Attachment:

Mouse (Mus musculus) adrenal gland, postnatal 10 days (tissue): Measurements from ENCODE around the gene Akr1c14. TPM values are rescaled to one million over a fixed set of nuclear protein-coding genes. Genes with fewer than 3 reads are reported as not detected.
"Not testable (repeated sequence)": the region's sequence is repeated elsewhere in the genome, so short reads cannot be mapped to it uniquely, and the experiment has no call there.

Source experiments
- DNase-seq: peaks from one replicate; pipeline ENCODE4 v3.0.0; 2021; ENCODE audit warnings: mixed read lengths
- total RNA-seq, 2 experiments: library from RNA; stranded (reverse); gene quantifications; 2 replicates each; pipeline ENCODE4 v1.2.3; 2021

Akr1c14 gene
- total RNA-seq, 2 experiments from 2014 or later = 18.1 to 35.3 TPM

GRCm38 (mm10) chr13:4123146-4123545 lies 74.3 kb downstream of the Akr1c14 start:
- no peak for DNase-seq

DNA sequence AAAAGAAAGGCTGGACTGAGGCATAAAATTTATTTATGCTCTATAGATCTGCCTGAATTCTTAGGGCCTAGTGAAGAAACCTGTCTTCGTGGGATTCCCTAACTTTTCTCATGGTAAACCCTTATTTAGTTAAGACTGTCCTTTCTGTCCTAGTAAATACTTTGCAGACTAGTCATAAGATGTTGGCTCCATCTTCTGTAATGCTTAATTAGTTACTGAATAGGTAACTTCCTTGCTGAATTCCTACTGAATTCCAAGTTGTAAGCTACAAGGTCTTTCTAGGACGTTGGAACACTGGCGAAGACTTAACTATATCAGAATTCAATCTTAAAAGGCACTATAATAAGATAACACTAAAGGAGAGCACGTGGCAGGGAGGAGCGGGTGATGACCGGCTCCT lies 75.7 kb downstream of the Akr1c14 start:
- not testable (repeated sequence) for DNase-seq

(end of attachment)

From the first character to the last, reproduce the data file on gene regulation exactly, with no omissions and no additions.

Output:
Mouse (Mus musculus) adrenal gland, postnatal 10 days (tissue): Measurements from ENCODE around the gene Akr1c14. TPM values are rescaled to one million over a fixed set of nuclear protein-coding genes. Genes with fewer than 3 reads are reported as not detected.
"Not testable (repeated sequence)": the region's sequence is repeated elsewhere in the genome, so short reads cannot be mapped to it uniquely, and the experiment has no call there.

Source experiments
- DNase-seq: peaks from one replicate; pipeline ENCODE4 v3.0.0; 2021; ENCODE audit warnings: mixed read lengths
- total RNA-seq, 2 experiments: library from RNA; stranded (reverse); gene quantifications; 2 replicates each; pipeline ENCODE4 v1.2.3; 2021

Akr1c14 gene
- total RNA-seq, 2 experiments from 2014 or later = 18.1 to 35.3 TPM

GRCm38 (mm10) chr13:4123146-4123545 lies 74.3 kb downstream of the Akr1c14 start:
- no peak for DNase-seq

DNA sequence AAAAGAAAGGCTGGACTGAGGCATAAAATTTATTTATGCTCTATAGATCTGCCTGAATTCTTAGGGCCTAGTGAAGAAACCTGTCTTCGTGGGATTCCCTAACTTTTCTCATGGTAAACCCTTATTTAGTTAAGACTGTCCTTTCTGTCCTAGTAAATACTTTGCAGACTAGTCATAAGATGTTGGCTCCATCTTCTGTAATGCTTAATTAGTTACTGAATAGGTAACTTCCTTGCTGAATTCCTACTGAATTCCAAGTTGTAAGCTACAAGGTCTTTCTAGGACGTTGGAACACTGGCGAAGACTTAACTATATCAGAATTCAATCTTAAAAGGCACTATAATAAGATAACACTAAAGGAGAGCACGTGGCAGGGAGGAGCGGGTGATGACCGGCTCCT lies 75.7 kb downstream of the Akr1c14 start:
- not testable (repeated sequence) for DNase-seq